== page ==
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Jacob and Margaret Finley Pyeatt

Jacob Pyeatt was born in 1756 in Path Valley, Pennsylvania, {or 1760 in Franklin County, Pennsylvania) to John and Jane Blair Pyeatt and died August 16, 1844, in Cane Hill, Washington County, Arkansas (some researchers have Pulaski County, Arkansas - however, he is known to have died in Cane Hill - See obit below). He was a Revolutionary War soldier and is buried in the Carnahan Cemetery, near Cane Hill, Washington County, Arkansas.

Some researchers have for Jacob a first wife and son who are not generally known to other researchers. Therefore, I offer this information and if anyone can provide proof that this marriage and son are for this Jacob Pyeatt, I would appreciate the details.

Jacob was married c1785 in Guilford County, North Carolina, to Rachal ?Tatum who was born c1763 and died September 12, 1789, in Guilford County, North Carolina.

Jacob and Rachel had the following known child:

Jacob married (possibly second) Margaret Finley March 8, 1791, in Guilford County, North Carolina. Margaret was born in Ireland in 1760 to Rev. Andrew and Katherine Paul Finley. Jacob's brother, James Pyeatt was married to Margaret's sister, Catherine Finley. Jacob's marriage bond in Guilford County, North Carolina is for Jacob Pyeatt and Margaret Findley.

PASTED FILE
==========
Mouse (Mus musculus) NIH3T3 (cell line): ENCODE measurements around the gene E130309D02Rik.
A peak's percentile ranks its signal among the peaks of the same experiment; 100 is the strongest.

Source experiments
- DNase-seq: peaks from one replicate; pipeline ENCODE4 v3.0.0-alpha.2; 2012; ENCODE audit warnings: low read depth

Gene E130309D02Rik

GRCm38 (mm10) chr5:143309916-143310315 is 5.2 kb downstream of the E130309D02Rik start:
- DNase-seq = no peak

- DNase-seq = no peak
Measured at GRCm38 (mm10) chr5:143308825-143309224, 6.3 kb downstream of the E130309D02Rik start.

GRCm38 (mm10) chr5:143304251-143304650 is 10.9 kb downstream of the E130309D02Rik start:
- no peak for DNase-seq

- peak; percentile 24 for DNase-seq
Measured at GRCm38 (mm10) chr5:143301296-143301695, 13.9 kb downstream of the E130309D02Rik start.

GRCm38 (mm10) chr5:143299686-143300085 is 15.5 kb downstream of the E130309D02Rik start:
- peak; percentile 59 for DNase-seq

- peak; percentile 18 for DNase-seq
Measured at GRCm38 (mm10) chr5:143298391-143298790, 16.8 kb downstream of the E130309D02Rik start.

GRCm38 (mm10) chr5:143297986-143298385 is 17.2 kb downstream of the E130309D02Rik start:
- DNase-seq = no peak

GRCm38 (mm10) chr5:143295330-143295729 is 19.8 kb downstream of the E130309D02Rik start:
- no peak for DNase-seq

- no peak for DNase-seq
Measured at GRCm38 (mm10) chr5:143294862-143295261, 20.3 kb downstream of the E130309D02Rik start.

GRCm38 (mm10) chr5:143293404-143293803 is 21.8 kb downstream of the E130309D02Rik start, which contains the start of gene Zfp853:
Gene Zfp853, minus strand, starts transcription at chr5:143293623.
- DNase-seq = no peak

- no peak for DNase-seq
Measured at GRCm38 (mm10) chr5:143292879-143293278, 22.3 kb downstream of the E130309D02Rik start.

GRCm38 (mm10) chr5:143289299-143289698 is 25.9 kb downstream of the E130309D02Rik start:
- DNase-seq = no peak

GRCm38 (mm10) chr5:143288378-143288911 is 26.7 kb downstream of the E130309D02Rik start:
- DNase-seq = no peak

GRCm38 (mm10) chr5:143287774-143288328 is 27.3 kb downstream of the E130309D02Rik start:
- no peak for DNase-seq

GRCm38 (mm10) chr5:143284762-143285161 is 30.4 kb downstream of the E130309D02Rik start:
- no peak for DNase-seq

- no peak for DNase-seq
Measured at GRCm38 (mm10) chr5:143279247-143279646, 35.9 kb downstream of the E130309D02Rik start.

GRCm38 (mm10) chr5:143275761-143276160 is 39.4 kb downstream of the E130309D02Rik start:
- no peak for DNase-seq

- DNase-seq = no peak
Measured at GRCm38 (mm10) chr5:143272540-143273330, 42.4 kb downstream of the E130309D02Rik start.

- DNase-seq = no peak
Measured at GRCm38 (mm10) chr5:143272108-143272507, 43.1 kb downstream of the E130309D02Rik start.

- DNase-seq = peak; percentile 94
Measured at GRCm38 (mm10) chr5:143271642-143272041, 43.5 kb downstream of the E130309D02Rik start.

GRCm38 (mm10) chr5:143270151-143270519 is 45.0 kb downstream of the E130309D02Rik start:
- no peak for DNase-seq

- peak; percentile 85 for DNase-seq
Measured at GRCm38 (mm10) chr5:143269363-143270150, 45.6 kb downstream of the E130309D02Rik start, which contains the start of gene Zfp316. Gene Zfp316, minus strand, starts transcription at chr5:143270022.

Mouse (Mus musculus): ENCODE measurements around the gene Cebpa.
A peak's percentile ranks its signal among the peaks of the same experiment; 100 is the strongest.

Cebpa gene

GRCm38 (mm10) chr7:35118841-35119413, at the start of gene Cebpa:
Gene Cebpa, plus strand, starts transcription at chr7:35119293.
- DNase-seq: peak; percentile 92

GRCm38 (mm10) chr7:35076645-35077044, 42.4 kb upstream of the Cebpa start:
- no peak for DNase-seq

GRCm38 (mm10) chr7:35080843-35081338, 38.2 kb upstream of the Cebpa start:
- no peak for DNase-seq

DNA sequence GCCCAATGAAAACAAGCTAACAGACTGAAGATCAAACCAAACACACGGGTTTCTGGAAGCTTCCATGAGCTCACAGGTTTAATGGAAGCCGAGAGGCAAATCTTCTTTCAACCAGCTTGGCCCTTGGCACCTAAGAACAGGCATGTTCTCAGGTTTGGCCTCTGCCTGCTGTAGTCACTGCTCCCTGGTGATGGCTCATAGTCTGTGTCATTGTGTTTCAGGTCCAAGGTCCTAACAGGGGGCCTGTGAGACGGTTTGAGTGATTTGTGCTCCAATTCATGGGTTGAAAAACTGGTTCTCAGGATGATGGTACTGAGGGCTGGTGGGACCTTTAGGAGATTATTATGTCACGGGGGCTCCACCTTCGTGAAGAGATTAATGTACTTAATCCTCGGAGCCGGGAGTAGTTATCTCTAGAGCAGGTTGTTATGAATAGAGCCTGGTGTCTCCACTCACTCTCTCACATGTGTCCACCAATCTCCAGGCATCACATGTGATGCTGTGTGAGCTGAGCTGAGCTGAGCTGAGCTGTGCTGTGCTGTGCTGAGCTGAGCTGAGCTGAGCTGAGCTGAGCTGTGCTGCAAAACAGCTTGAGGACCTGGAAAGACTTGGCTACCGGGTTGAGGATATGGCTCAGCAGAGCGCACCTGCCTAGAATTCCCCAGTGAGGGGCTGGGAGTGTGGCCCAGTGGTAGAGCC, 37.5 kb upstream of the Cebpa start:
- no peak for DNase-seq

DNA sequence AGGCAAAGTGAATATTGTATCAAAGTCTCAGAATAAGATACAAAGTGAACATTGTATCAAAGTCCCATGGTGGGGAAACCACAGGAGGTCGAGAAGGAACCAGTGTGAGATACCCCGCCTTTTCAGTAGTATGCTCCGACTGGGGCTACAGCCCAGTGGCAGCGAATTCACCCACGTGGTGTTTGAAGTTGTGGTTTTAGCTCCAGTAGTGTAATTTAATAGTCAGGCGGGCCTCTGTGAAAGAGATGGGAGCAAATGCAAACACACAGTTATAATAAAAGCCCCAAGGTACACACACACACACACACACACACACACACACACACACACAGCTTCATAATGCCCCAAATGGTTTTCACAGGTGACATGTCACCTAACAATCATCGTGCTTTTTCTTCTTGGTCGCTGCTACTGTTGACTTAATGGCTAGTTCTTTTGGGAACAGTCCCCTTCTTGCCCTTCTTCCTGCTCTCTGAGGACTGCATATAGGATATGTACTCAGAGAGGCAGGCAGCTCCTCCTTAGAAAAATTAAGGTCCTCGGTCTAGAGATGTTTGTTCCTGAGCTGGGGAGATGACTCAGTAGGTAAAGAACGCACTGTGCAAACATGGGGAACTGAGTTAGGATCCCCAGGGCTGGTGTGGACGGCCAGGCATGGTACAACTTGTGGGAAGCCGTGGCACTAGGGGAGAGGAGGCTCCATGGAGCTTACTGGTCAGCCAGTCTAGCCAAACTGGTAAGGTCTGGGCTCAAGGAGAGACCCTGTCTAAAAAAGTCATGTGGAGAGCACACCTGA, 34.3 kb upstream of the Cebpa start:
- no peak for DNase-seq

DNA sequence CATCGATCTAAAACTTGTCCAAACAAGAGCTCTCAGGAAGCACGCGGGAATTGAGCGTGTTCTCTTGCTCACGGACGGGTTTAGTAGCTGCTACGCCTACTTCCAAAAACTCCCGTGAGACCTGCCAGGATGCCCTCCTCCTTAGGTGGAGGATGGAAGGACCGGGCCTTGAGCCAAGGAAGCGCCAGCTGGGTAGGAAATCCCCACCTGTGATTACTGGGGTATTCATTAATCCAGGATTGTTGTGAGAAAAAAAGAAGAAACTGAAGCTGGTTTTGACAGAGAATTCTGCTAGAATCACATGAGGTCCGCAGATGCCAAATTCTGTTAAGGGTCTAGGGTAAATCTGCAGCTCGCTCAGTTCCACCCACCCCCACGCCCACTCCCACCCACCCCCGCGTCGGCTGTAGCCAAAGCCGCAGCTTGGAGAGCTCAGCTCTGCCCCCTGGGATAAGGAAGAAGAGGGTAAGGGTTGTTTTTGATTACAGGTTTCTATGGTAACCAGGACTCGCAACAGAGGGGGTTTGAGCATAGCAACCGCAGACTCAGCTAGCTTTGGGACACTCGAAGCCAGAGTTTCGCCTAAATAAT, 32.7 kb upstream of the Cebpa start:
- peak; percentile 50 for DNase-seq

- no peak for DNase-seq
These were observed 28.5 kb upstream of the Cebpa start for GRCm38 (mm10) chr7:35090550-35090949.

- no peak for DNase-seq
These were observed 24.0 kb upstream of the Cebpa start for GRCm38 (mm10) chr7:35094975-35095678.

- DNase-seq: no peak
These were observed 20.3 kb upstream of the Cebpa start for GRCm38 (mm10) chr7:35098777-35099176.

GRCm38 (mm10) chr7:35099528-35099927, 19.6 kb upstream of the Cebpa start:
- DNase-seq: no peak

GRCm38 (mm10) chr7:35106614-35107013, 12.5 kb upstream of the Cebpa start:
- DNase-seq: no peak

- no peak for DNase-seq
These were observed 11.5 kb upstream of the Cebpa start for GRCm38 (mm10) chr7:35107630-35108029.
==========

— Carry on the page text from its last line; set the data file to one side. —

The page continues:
According to a manuscript of L A Colquitt (original sources not known to me) "After their apprenticeships were completed, James and Jacob Pyeatte became traders and cattle dealers, driving herds to market in Charleston. It was on these journeys that they stopped at the inn where the Finley sisters were working. Margaret and Catherine Finley, who married Jacob and James Pyeatte, were the eldest daughters of an Irish landlord of a small estate in North Ireland. As the family was large, the sisters came to America under a contract to pay steerage after arrival. Reaching Charleston, S. C., they found employment at an inn, where they met the two Pyeattes (now traders and cattle dealers), who susequently paid the balance due on their steerage, and married them. Jacob and Margaret were married the third year after they met. As will have been noted, Jacob and Catherine were united about a year later."